Healthy Regenerative Lifestyle
The Urban Chicken Update
You may have decided that you want to start raising chickens so you have your own healthy fresh eggs or maybe you gave chicks to your children for Easter. Now where do you put your chickens and how do you keep them corralled?
We may not live on a farm, but we can grow where we live.
The Urban Chicken Update
by David Proctor
April 5, 2018
Urban Farm Lifestyle Magazine Published Weekly
Living in an urban environment can be challenging to keeping chickens or for that matter, most anything that you would consider from an agricultural standpoint. Chickens can exist in a city environment and thrive quite well.
One of the keys to the chickens thriving is making sure that they are not a meal for the neighbor’s dog or other potential predator.
As much as we love chickens, so do many other animals that would love to make a meal out of them. To help prevent this a chicken coop needs to be placed where the chickens can be safe and have a place to roost away from harm.
Since chickens have become popular to raise in the city or urban areas, chicken coops have become more available in many different styles, shapes and sizes.
I have had an interest in the mobile type of coops so the chickens can help with bugs in the yard and in turn the eggs will have that deep yellow yolk that taste so good from ranged chickens.
This particular coop was purchased and modified to be mobile.
Chicken Coop – Front
Handles were added and wheels to the back of the coop. Along the base, reinforcement was added to help keep the chicken coop from damage when moved.
Chicken Coop – Side
Chicken Coop – Entrance
This is a good design and modification. One to two people can move this coop and provide the chickens with new grass and bugs to eat. We all know how quickly grass will disappear when a coop is stationary.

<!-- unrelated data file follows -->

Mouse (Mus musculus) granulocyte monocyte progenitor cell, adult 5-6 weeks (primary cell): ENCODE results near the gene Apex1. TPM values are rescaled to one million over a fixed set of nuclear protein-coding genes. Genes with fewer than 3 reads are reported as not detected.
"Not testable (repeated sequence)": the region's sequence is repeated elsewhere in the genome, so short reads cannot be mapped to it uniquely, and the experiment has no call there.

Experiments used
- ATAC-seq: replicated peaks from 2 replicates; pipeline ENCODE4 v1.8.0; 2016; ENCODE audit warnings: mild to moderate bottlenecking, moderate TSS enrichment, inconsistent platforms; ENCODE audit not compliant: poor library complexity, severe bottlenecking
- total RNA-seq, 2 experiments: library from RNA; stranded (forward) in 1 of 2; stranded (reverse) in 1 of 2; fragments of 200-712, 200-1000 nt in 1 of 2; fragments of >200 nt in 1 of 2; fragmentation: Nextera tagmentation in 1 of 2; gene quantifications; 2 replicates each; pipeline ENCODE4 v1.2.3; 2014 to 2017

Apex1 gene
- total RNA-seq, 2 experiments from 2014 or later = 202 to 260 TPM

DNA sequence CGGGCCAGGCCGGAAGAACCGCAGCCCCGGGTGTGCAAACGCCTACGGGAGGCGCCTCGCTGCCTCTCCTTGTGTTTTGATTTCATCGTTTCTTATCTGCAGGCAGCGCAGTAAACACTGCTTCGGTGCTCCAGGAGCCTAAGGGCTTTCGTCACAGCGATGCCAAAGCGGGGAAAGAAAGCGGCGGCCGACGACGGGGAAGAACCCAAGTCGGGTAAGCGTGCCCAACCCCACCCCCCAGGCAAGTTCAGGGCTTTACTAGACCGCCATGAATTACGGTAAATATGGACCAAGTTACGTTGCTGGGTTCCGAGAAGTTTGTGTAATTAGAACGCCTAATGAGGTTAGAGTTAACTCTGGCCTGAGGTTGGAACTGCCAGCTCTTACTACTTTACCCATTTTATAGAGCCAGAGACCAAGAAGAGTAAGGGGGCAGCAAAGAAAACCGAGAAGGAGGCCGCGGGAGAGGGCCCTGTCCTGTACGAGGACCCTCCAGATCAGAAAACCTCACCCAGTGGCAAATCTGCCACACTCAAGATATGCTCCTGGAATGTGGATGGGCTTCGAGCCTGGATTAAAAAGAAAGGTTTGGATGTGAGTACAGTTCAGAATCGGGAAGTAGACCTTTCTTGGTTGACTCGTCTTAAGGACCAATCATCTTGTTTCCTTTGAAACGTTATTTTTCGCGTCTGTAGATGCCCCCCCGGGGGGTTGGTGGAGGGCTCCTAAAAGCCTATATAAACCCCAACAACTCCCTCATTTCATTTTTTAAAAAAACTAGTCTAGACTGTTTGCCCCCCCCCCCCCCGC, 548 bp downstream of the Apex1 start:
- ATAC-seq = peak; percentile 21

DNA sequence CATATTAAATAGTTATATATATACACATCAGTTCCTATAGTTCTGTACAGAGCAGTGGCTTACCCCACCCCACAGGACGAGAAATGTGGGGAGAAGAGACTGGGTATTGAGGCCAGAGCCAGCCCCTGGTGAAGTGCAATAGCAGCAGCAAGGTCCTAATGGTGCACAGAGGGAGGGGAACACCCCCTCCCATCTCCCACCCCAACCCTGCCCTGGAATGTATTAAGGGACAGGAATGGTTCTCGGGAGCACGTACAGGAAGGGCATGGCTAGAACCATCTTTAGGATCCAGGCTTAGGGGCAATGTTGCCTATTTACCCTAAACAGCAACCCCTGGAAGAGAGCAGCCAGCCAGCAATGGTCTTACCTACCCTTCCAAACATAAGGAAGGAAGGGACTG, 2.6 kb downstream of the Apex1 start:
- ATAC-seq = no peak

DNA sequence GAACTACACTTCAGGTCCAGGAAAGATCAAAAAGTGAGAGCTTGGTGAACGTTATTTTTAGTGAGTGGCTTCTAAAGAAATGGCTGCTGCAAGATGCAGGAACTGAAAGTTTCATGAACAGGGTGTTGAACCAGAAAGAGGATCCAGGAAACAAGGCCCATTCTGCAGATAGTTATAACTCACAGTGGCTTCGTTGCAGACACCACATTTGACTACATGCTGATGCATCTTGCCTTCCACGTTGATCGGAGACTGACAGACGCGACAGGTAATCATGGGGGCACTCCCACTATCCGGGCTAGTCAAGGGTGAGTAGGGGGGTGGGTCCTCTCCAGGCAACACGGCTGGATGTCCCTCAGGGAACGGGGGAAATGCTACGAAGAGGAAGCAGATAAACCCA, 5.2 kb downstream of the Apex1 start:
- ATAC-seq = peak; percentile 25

Roughly a year later I was able to go back and see the chicken coop that was featured in the article Urban Chickens.
The chickens looked like they were really enjoying life. The are producing large rich eggs and the location that the chicken coop occupies receives a dethatching and a dose of fertilizer.
The coop has been modified slightly for the needs of the chickens and the owner. The wheels have been changed out and additional supports and wall boards placed.
The roost area has been changed to use trays for the chickens to roost in, even though they tend to only lay eggs in the corner back pan.
Another item that has been added is a rotating composter for the material that is cleaned out from the area that the chickens roost in.
If you would like information on composting, please just click on the yellow tab for a free composting guide.
As you can see, this chicken coop design fits the bill for the chickens in this environment. In some locations you will not be able to let them have as free of an open range as these lucky birds have. In a future article I will discuss chicken netting and fences that are used to keep the birds corralled.
Until then, enjoy your birds and all the good things they produce.
Check It Out!
Once you move your birds to their permanent residence, make sure they are protected from predators, especially at night. Even a latched door may not be secure enough to keep raccoons out.
What Did You Think?
Let us know your thoughts on today’s issue.